Very few studies have investigated the interaction between Saps and the host immune response. While high titres of anti-Sap IgG antibodies have been demonstrated in sera of candidiasis patients (Macdonald and Odds, 1980; Ruchel and Boning, 1983; Ruchel et al., 1988), few detailed studies on mucosal antibody responses, using saliva or vaginal secretions, against the Saps have been performed.
However, recently two reports have addressed this. In a small study of six patients with oral candidiasis and HIV infection, salivary IgA antibodies to Sapl and Sap6 were found to be raised in patients compared with controls. Serum IgG and IgA antibodies were also raised (Drobacheff et al., 2001). Similarly in a series of 15 patients with oral candidiasis and HIV infection, Millon et al. (2001) found salivary IgA antibodies to Sap2 and Sap6 to be raised and related to infection. These studies are suggestive of both inferences that responses in HIV are not impaired in this regard and that if shown to be specific, Sap1 and Sap6 may be expressed in such infections. Taken overall, the evidence would suggest that oral candidiasis can induce a response to both whole cells of Candida and to Candida Saps and would not exclude the possibility that such antibodies might subsequently be protective.
Preliminary data from our laboratory have demonstrated strong anti-Sap2 salivary IgA and serum IgG responses in mice after intranasal (i.n.) immunisation, indicating the immunogenic potential of the C. albicans proteinases. Furthermore, we have detected anti-Sap2 secretory IgA responses in human saliva of both Candida carriers and patients with C. albicans infections (Naglik et al., unpublished).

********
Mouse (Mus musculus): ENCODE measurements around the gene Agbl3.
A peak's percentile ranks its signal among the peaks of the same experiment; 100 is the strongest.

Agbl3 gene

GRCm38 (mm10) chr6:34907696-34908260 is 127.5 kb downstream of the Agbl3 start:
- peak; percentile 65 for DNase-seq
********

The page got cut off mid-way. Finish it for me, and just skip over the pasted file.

Although Sap2 is known to be immuno-genic and can induce antibody responses, the protective potential of Sap antibodies in vivo remains unclear. De Bernardis et al. (1997) showed a protective effect of anti-Sap2 IgA antibodies in experimental vaginitis in rats. This not only demonstrated that Sap2 contributed to vaginal infections and was a target of the host immune response, but also suggested that anti-Sap IgA antibodies could afford protection against C. albicans infections at mucosal sites in vivo.
No studies have yet reported the mechanisms of antibody protection or whether other members of the proteinase family can induce protective responses. Key questions remain such as whether Sap-specific antibodies can inhibit proteinase activity and whether passive immunisation could produce a protective or infection-attenuating response? Recently, we assessed the ability of saliva and serum, purified IgG, and Sap2-specific antibodies to inhibit C. albicans Sap2 proteinase activity, but found no strong evidence for Sap2 inhibition (Naglik et al., 2005). In addition, Borg et al. (1988) demonstrated that three monoclonal IgM antibodies raised against Sap2 did not inhibit enzyme activity. Furthermore, a C. albicans Sap-specific murine IgG monoclonal antibody was mapped to a specific region of Sap2 (Asp77-Gly103) but was also found not to inhibit Sap2 activity (Na et al., 1999). Another study used sera from patients with oral and systemic candidiasis to delineate six Sap2 epitopes, but human recombinant antibodies against two of these epitopes were not protective in a lethal mouse model of candidiasis (Ghadjari et al., 1997).
Identification of SIgA epitopes would arguably be more relevant than IgG or IgM epitopes to C. albicans infection at mucosal sites and it is quite conceivable that a cocktail of epitopes from different proteinases may be required before neutralising or protective antibody responses are attained against C. albicans infections.
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